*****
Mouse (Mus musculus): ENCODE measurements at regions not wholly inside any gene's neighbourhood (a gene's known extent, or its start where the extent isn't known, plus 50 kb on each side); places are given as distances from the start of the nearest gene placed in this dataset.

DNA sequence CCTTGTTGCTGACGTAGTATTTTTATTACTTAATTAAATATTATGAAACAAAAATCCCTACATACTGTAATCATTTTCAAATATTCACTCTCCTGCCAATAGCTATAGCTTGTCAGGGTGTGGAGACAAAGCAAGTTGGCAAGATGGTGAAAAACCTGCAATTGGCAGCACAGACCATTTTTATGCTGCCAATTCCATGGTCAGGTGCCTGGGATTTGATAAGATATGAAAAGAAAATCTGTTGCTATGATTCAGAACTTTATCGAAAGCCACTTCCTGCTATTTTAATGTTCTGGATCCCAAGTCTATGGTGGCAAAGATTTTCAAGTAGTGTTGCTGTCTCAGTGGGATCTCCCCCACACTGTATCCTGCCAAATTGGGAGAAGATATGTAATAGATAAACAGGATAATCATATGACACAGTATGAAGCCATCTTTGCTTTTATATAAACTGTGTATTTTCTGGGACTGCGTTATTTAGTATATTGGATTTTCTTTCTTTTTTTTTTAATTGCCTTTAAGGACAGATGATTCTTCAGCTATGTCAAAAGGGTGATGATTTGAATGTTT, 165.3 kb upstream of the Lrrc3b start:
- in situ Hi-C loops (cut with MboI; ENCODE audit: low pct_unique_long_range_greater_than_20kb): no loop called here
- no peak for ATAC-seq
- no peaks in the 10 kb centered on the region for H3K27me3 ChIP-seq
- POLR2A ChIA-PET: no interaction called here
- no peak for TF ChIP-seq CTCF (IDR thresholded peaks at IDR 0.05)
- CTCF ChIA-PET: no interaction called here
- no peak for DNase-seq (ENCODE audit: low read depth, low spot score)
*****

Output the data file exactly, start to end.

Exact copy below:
Mouse (Mus musculus): ENCODE measurements at regions not wholly inside any gene's neighbourhood (a gene's known extent, or its start where the extent isn't known, plus 50 kb on each side); places are given as distances from the start of the nearest gene placed in this dataset.

DNA sequence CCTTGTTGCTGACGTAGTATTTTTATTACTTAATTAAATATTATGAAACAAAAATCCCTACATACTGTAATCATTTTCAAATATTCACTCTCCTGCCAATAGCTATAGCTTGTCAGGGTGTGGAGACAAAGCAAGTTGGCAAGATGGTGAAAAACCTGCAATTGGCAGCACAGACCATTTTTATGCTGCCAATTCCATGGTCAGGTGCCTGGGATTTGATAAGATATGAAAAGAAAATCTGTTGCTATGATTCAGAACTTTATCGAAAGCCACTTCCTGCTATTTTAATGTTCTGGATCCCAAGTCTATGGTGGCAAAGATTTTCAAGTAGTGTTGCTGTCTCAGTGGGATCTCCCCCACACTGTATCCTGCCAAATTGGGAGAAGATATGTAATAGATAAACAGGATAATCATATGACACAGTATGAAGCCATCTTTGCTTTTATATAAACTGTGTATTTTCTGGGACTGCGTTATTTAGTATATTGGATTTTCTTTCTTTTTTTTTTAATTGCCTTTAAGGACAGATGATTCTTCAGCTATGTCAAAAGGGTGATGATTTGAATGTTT, 165.3 kb upstream of the Lrrc3b start:
- in situ Hi-C loops (cut with MboI; ENCODE audit: low pct_unique_long_range_greater_than_20kb): no loop called here
- no peak for ATAC-seq
- no peaks in the 10 kb centered on the region for H3K27me3 ChIP-seq
- POLR2A ChIA-PET: no interaction called here
- no peak for TF ChIP-seq CTCF (IDR thresholded peaks at IDR 0.05)
- CTCF ChIA-PET: no interaction called here
- no peak for DNase-seq (ENCODE audit: low read depth, low spot score)